Task lights which provide light for reading, or cooking – activities. Overhead ceiling or pendant lights, Spotlights

Background lighting is used as under cupboard lights in kitchens, under plinths, or perhaps to highlight a painting or wall texture.

Depending of the uses of the space there is a lighting solution available to suit. This is all very well if you are planning a major re-fit including electrical works, but what about the room you just want to paint and update on a budget? Make the most of the light you’ve got already. Anything to increase natural light into your home is beneficial to save on your bills. If you have small windows try replacing heavy curtains with a roman blind instead. If privacy is an issue consider wooden shutters with adjustable slats or a sheer fabric.

Change your bulbs. How many times have you bought a replacement light bulb and when you get home discover it is the wrong bulb, despite standing looking at the vast array on display, and end up with a drawer full of assorted bulbs which won’t fit anything in your home. If you need one, I’ve probably got one. It maybe you need a bulb of a higher or lower wattage, or a different shape, make or type. A large globe will give a better quality light than a standard bulb. Use a frosted or pearl bulb if you can as they provide a softer shadow free light. Use energy efficient bulbs where you can. This is basic advice, because if I went into all the different types of bulbs here you would certainly switch off! Sorry!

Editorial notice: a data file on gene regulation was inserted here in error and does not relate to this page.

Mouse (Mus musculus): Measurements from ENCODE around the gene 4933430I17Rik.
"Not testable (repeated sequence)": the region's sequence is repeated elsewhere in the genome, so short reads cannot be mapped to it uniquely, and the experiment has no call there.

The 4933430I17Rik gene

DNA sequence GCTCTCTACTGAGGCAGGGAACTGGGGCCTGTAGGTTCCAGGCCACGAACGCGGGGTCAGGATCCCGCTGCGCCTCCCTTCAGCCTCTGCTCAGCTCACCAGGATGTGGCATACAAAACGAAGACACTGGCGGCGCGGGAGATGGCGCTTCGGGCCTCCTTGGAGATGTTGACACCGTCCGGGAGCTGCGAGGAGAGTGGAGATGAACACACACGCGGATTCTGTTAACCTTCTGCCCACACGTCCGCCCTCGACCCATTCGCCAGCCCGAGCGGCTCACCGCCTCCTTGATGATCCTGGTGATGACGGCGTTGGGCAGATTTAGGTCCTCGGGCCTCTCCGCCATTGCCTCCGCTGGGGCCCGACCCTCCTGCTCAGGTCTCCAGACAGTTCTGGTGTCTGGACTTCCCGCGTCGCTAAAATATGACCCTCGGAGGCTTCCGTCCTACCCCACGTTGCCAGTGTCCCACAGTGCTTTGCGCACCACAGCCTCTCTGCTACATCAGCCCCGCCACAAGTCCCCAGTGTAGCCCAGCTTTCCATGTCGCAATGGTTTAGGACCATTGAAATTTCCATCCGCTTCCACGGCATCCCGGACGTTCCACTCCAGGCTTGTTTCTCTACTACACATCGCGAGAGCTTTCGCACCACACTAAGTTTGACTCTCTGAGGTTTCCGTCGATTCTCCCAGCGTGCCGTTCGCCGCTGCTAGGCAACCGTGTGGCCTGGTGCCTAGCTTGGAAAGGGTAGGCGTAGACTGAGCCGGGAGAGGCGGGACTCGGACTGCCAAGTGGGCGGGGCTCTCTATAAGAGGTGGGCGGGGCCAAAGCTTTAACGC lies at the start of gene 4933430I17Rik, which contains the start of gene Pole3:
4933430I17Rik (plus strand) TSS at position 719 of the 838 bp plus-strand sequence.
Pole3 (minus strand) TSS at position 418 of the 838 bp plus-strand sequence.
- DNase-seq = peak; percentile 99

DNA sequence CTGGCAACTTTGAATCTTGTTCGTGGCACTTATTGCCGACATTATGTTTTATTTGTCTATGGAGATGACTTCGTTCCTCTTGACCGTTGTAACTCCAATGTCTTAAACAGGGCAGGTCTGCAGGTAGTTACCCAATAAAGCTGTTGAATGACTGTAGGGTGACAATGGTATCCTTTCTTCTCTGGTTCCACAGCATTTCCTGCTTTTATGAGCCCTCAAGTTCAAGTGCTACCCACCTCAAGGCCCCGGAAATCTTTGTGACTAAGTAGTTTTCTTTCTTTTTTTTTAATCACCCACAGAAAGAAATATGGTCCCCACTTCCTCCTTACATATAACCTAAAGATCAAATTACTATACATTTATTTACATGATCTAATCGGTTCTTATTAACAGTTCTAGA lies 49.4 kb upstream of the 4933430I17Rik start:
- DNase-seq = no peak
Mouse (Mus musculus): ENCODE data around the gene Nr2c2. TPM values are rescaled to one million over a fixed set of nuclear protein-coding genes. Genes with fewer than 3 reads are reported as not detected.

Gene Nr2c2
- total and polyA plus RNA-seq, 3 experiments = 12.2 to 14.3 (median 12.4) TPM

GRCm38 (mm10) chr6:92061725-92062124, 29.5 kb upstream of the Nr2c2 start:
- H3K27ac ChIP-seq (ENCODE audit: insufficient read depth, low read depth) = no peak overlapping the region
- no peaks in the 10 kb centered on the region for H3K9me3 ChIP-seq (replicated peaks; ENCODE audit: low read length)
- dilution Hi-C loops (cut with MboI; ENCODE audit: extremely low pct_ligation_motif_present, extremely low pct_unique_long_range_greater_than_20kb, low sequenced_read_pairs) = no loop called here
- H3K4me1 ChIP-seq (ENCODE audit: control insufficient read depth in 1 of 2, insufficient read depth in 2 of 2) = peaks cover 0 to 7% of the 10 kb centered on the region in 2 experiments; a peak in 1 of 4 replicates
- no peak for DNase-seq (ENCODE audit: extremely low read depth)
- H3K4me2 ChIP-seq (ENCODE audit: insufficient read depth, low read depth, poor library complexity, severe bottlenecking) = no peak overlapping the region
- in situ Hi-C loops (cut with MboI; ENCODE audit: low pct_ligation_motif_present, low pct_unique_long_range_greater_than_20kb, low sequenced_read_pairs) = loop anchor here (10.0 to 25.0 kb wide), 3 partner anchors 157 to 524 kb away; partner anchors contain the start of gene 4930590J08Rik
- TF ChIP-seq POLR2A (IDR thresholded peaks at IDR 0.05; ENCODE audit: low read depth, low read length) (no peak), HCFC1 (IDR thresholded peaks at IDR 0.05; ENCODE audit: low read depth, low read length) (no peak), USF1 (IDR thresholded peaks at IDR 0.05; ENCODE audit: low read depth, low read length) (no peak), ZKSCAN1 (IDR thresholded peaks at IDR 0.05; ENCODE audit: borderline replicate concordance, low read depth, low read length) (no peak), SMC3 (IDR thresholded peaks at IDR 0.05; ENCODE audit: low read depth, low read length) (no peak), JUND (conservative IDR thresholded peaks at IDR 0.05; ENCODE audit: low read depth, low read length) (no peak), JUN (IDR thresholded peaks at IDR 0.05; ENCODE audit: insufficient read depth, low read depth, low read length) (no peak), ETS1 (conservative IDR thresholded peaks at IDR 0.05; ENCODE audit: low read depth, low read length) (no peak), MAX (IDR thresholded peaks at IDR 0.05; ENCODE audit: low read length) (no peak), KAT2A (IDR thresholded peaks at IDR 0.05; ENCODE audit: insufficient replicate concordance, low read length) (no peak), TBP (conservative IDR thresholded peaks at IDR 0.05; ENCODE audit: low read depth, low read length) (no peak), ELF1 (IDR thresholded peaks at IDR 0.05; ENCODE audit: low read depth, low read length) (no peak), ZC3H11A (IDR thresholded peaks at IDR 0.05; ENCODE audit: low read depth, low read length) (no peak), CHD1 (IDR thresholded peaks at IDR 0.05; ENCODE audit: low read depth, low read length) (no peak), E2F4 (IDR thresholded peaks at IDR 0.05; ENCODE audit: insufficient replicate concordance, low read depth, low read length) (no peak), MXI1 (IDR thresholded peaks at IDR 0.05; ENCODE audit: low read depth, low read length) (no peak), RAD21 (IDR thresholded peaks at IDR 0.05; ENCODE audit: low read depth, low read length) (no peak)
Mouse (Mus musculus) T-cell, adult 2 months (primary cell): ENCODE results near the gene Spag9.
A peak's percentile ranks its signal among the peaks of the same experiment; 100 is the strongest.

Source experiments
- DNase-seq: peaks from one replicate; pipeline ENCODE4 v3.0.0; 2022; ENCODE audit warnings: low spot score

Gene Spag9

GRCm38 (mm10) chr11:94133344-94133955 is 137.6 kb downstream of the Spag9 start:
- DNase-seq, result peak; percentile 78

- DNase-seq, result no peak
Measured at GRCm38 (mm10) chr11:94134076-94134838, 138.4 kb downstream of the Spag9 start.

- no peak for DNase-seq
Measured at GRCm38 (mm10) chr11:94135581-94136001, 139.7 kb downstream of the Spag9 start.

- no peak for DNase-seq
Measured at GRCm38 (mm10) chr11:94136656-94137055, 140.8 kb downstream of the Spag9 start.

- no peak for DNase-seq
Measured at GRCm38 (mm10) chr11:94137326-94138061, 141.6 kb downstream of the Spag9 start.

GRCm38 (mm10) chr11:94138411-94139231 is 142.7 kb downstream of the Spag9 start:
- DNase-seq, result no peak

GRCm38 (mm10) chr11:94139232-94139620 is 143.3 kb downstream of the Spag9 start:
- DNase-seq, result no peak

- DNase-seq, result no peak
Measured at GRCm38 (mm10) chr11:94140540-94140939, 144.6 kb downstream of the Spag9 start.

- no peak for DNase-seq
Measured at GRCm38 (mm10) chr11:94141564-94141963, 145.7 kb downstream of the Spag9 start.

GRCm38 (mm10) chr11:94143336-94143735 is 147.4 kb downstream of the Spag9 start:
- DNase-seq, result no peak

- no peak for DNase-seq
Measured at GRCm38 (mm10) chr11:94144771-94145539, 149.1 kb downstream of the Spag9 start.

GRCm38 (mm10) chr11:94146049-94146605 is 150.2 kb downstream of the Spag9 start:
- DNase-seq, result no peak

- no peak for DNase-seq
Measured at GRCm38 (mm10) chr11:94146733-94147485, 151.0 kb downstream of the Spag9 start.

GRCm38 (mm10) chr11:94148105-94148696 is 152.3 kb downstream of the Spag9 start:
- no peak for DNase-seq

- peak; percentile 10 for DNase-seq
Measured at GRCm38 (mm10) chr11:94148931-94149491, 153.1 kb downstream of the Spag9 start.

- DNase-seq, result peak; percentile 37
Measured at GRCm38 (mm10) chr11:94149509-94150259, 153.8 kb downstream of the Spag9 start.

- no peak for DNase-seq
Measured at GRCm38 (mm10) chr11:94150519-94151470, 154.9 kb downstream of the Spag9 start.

Replace lamp shades.The size, shape, material colour and lining are all key to shade’s look and use.The shade must not only complement the decor but just as importantly directs light in a way you intend.

Add ‘plug – ins’. A plug -in is a basically a light you plug into your socket – a lamp if you like. If plugged in the right area of a room it can add instant drama by high lighting a plant or art work or or light up dead corners or a room.

Then there is outside lighting to be considered too.

There is too much to say about lighting in just one blog, so  lighting will be included in future blogs on room by room designs.